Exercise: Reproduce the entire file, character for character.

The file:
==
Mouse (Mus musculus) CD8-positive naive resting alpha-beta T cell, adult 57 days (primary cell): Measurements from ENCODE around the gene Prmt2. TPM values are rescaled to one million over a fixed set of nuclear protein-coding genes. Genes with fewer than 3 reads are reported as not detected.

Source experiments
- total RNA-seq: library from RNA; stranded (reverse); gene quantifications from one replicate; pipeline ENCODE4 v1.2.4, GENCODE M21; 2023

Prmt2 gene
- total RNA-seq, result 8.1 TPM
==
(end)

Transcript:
Mouse (Mus musculus) CD8-positive naive resting alpha-beta T cell, adult 57 days (primary cell): Measurements from ENCODE around the gene Prmt2. TPM values are rescaled to one million over a fixed set of nuclear protein-coding genes. Genes with fewer than 3 reads are reported as not detected.

Source experiments
- total RNA-seq: library from RNA; stranded (reverse); gene quantifications from one replicate; pipeline ENCODE4 v1.2.4, GENCODE M21; 2023

Prmt2 gene
- total RNA-seq, result 8.1 TPM